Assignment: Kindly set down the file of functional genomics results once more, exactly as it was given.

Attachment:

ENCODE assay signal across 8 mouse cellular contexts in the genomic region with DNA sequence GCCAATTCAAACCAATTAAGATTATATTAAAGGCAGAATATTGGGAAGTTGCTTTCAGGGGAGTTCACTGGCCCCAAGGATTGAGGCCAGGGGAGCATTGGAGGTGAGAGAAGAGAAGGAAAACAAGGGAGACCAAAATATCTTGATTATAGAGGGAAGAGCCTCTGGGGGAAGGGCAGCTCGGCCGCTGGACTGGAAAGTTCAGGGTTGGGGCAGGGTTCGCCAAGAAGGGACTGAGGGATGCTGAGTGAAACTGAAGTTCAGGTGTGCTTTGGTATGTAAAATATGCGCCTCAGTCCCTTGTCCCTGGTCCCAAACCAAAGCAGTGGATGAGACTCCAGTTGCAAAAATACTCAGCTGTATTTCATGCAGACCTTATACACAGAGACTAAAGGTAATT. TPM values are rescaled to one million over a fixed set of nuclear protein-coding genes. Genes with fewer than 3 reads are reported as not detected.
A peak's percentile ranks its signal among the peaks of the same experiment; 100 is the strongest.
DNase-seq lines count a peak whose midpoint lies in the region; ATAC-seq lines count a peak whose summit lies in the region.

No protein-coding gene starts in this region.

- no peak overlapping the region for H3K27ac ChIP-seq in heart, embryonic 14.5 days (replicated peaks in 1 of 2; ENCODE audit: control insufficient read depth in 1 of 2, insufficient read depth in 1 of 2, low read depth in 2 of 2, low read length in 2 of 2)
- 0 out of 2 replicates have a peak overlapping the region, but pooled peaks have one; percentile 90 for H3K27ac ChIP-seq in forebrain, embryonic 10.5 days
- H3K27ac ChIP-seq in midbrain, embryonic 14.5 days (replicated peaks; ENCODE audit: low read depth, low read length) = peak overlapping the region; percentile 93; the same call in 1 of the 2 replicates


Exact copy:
ENCODE assay signal across 8 mouse cellular contexts in the genomic region with DNA sequence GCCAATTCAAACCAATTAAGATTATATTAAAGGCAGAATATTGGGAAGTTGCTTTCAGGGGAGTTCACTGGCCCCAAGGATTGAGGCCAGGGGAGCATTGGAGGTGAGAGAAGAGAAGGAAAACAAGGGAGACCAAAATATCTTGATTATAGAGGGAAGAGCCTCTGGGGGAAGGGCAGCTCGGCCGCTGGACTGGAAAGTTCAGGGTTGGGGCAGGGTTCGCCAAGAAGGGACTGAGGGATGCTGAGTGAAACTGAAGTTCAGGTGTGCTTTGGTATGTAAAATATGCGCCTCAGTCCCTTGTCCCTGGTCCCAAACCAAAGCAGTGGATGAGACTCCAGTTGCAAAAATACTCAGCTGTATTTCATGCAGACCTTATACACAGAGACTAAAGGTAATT. TPM values are rescaled to one million over a fixed set of nuclear protein-coding genes. Genes with fewer than 3 reads are reported as not detected.
A peak's percentile ranks its signal among the peaks of the same experiment; 100 is the strongest.
DNase-seq lines count a peak whose midpoint lies in the region; ATAC-seq lines count a peak whose summit lies in the region.

No protein-coding gene starts in this region.

- no peak overlapping the region for H3K27ac ChIP-seq in heart, embryonic 14.5 days (replicated peaks in 1 of 2; ENCODE audit: control insufficient read depth in 1 of 2, insufficient read depth in 1 of 2, low read depth in 2 of 2, low read length in 2 of 2)
- 0 out of 2 replicates have a peak overlapping the region, but pooled peaks have one; percentile 90 for H3K27ac ChIP-seq in forebrain, embryonic 10.5 days
- H3K27ac ChIP-seq in midbrain, embryonic 14.5 days (replicated peaks; ENCODE audit: low read depth, low read length) = peak overlapping the region; percentile 93; the same call in 1 of the 2 replicates